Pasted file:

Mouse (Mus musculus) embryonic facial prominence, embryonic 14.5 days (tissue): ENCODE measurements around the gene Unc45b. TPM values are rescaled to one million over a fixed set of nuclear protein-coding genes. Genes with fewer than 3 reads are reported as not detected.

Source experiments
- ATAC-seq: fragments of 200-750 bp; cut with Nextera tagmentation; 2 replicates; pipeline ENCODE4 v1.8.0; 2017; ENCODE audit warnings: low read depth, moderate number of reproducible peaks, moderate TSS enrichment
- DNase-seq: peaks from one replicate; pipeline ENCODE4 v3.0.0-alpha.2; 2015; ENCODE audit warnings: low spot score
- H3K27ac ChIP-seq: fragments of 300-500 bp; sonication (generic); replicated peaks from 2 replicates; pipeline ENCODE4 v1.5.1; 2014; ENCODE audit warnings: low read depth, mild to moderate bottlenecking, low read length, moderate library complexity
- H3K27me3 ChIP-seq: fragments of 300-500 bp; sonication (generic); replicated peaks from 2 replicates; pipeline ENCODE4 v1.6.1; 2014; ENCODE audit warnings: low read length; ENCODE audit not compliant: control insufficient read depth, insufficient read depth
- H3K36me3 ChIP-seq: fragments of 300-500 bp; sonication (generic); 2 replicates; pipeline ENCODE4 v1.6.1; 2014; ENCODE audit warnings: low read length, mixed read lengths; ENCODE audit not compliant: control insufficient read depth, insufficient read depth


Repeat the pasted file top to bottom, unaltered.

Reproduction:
Mouse (Mus musculus) embryonic facial prominence, embryonic 14.5 days (tissue): ENCODE measurements around the gene Unc45b. TPM values are rescaled to one million over a fixed set of nuclear protein-coding genes. Genes with fewer than 3 reads are reported as not detected.

Source experiments
- ATAC-seq: fragments of 200-750 bp; cut with Nextera tagmentation; 2 replicates; pipeline ENCODE4 v1.8.0; 2017; ENCODE audit warnings: low read depth, moderate number of reproducible peaks, moderate TSS enrichment
- DNase-seq: peaks from one replicate; pipeline ENCODE4 v3.0.0-alpha.2; 2015; ENCODE audit warnings: low spot score
- H3K27ac ChIP-seq: fragments of 300-500 bp; sonication (generic); replicated peaks from 2 replicates; pipeline ENCODE4 v1.5.1; 2014; ENCODE audit warnings: low read depth, mild to moderate bottlenecking, low read length, moderate library complexity
- H3K27me3 ChIP-seq: fragments of 300-500 bp; sonication (generic); replicated peaks from 2 replicates; pipeline ENCODE4 v1.6.1; 2014; ENCODE audit warnings: low read length; ENCODE audit not compliant: control insufficient read depth, insufficient read depth
- H3K36me3 ChIP-seq: fragments of 300-500 bp; sonication (generic); 2 replicates; pipeline ENCODE4 v1.6.1; 2014; ENCODE audit warnings: low read length, mixed read lengths; ENCODE audit not compliant: control insufficient read depth, insufficient read depth